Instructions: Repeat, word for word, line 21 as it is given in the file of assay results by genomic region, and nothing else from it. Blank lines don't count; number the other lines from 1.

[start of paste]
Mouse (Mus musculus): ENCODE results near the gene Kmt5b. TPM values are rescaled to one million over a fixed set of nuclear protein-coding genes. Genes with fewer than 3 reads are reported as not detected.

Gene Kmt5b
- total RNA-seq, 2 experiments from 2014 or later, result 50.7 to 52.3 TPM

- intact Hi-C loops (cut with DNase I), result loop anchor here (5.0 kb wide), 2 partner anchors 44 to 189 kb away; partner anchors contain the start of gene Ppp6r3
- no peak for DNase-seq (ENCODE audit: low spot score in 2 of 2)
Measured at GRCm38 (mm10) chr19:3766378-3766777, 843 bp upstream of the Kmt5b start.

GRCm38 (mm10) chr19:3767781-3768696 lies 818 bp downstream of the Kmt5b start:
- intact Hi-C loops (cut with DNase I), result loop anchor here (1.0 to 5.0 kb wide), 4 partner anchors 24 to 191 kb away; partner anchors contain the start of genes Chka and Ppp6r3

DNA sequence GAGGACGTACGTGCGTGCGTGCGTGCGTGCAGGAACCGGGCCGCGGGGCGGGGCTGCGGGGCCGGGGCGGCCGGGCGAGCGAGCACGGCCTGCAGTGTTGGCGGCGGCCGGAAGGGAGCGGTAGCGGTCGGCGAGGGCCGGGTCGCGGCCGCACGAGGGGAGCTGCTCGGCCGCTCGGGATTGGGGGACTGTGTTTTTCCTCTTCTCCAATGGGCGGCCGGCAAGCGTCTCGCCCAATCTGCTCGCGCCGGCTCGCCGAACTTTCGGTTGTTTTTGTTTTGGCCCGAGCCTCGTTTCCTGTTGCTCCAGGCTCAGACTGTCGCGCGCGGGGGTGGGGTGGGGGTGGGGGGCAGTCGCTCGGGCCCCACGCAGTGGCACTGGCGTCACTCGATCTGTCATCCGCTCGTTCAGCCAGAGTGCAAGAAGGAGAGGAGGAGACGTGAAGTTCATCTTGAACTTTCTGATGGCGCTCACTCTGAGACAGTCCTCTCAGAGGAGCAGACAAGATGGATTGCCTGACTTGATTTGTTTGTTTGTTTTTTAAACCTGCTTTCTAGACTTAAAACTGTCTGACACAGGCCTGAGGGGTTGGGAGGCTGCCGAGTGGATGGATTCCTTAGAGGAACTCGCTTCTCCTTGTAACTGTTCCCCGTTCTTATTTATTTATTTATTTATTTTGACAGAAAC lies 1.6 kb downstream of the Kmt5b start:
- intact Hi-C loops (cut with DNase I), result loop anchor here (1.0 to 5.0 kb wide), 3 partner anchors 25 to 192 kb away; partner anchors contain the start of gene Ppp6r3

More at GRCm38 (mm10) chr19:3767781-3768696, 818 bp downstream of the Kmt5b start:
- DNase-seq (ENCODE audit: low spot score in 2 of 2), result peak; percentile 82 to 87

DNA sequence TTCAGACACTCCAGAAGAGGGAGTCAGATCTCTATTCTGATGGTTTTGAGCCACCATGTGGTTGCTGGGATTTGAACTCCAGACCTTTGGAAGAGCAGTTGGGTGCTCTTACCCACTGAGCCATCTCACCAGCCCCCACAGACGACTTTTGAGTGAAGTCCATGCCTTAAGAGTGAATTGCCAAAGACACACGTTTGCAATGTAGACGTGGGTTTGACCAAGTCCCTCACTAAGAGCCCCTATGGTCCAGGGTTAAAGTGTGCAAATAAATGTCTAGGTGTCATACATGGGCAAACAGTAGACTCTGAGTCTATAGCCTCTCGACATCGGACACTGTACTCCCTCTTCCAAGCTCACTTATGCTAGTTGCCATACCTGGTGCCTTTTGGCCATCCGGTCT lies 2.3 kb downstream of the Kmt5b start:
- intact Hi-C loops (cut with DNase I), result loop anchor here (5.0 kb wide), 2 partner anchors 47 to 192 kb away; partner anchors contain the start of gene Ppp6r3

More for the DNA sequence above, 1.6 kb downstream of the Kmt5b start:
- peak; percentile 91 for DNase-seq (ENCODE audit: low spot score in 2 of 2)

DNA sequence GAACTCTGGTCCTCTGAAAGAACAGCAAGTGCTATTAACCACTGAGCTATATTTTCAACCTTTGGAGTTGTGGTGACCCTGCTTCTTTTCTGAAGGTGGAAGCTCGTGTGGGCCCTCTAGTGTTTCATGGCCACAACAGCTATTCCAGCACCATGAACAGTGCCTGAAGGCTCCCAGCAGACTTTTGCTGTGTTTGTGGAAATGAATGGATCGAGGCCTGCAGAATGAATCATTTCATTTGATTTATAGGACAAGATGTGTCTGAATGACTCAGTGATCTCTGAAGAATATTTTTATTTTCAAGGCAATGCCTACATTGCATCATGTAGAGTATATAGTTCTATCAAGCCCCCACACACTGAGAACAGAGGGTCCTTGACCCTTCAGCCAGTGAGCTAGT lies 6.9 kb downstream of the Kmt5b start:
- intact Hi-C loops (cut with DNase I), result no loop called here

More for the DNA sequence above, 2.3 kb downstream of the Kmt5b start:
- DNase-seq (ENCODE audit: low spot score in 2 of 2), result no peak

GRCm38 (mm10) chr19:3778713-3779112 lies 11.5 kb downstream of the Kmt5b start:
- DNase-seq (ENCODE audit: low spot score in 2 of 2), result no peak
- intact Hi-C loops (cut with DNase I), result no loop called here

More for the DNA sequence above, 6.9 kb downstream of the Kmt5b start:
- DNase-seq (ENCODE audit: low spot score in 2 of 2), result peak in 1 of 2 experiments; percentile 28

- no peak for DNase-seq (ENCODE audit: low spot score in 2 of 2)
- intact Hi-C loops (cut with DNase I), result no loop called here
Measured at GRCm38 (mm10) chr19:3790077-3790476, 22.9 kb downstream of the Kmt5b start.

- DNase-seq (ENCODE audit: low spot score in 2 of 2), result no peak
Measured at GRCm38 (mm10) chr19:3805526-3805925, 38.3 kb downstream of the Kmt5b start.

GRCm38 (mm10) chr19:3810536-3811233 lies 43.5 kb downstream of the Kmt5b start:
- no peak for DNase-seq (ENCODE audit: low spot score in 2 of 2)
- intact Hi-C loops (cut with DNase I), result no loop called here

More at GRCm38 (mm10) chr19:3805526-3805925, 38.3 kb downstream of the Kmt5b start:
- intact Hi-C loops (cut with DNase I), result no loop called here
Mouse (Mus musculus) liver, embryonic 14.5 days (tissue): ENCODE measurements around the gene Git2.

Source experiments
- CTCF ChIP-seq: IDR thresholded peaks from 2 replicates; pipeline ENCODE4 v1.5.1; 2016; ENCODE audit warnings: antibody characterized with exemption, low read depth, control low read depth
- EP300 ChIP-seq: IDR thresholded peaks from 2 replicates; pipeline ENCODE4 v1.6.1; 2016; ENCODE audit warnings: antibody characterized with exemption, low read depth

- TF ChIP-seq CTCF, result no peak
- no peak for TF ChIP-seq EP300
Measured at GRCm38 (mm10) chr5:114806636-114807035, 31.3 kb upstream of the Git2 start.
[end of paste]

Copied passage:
GRCm38 (mm10) chr19:3778713-3779112 lies 11.5 kb downstream of the Kmt5b start: